It's still very popular among front-end developers, even though it has very few features. Every front-end package is using it. There is also an initiative to merge bower into npm.
Bower is optimized for the client-side and supports only flat dependency trees, i.e. each library must be used only once (since it's expensive to ship different versions of the same library to the client), and the dependency constraints must be resolved by the user.
You can expect to find anything that is front-end related in the bower registry (
bower search <some keyword>) -- in my opinion, that's the biggest advantage of bower in relation to other package managers.
I have still not used it for more than 5 minutes in years. Don't know about it, but from what I can see it does include some build tool, which is very familiar to Grunt users.
Yes, npm stands for Node Package Manager. But nowadays you can use it for everything; people are no longer only
npm installing things and expecting them to work only in the Node environment. For example, there are many npm packages for Twitter Bootstrap.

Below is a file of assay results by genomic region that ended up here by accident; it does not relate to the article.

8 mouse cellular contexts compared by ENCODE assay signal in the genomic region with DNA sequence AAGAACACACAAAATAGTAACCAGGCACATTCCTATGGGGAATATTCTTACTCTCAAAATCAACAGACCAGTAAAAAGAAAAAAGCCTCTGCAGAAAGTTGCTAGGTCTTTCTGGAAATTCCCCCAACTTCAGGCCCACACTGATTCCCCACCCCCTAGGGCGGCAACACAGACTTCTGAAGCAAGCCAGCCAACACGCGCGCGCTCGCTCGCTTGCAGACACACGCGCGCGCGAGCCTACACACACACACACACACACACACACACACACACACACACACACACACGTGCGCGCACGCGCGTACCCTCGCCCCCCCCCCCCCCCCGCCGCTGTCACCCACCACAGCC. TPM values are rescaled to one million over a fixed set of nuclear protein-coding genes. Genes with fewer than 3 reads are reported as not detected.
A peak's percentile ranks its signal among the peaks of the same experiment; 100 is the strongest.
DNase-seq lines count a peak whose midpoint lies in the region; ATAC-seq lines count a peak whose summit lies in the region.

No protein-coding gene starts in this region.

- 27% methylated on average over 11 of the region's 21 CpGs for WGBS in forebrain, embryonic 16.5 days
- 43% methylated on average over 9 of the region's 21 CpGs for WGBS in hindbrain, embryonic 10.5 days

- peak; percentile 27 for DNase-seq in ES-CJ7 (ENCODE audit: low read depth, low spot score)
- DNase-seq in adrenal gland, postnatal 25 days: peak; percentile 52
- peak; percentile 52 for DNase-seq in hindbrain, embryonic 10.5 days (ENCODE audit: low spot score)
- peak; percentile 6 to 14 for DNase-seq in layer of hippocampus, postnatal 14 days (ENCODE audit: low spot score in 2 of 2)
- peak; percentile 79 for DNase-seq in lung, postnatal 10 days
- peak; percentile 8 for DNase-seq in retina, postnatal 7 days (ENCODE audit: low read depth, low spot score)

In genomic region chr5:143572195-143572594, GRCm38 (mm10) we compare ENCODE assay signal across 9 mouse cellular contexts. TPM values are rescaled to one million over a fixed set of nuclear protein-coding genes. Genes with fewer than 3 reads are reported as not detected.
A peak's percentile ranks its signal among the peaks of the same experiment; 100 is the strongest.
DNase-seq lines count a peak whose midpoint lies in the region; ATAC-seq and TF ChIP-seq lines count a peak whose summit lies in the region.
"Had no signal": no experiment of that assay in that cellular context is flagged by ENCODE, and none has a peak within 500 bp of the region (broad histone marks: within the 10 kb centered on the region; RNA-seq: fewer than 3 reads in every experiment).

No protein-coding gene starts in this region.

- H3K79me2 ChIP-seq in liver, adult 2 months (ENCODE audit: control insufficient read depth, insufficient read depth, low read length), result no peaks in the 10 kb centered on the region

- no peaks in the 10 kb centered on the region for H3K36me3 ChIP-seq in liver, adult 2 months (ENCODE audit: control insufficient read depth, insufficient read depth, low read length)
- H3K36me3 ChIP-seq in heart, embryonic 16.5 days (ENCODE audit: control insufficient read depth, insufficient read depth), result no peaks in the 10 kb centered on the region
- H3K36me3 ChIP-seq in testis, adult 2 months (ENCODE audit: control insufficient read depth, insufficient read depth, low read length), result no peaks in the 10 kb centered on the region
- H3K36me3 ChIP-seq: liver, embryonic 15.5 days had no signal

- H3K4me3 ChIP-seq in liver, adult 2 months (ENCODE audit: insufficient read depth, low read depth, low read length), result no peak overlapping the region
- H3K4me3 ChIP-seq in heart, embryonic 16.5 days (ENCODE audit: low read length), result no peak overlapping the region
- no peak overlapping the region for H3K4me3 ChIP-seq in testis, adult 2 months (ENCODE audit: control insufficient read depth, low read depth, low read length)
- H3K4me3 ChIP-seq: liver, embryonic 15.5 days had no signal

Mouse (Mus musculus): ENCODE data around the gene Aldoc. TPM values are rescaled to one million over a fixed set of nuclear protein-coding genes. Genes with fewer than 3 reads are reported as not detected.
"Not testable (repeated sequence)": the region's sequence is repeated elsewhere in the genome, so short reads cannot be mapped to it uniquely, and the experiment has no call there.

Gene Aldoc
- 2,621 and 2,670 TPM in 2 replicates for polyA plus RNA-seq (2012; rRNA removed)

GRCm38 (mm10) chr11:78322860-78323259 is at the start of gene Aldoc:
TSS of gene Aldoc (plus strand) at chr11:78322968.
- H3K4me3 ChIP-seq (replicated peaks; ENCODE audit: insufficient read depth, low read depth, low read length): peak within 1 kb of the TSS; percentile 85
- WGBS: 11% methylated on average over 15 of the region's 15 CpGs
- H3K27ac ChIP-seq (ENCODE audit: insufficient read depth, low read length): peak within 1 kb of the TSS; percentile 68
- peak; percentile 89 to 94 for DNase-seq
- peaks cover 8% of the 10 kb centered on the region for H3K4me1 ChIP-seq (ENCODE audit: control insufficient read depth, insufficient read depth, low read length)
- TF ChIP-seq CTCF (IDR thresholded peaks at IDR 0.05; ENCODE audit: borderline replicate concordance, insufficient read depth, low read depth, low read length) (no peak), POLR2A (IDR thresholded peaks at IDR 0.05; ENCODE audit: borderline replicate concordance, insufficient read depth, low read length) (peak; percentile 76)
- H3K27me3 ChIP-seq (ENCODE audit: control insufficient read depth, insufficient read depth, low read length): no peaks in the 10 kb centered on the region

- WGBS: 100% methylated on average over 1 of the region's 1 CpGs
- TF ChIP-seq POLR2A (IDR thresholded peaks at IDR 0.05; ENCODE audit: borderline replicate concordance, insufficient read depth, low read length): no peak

Npm is optimized for server-side usage, with a nested dependency tree. Each dependency can have its own dependencies which can have their own, and so on. This eliminated dependency version conflicts as each dependency can use their own version of e.g. Underscore. However, the upcoming npm version 3 will flatten the dependency tree:
With npm@3, your node_modules directory will be a lot flatter. All of your dependencies and most of your subdependencies (and (sub)+dependencies) will be sitting next to each other at the top level. Only when there are conflicts will modules be installed at deeper levels. This should make things a lot easier for Windows users.
Some advantages I see on using npm:
- It's used by all the other package managers (component, bower, volo, JSPM, etc);
- Allows using build scripts;
- Lots of tools are available for introspecting npm-based packages
As of february of 2013, my opinion was the following. Please don't take it into account anymore.
It's better to stick with it when you are with a Node project, there are very few projects that are available to browsers also...
Bower is the pop guy right now. They have lots of projects under their hood, and the project maintainers like to keep them up-to-date in the bower registry...
It's a shame that he's sometimes a little buggy.
I haven't tried volo for more than 5 minutes since so, but from what I could see it looks to be more flexible than bower.
A negative point for volo is that their projects are very outdated.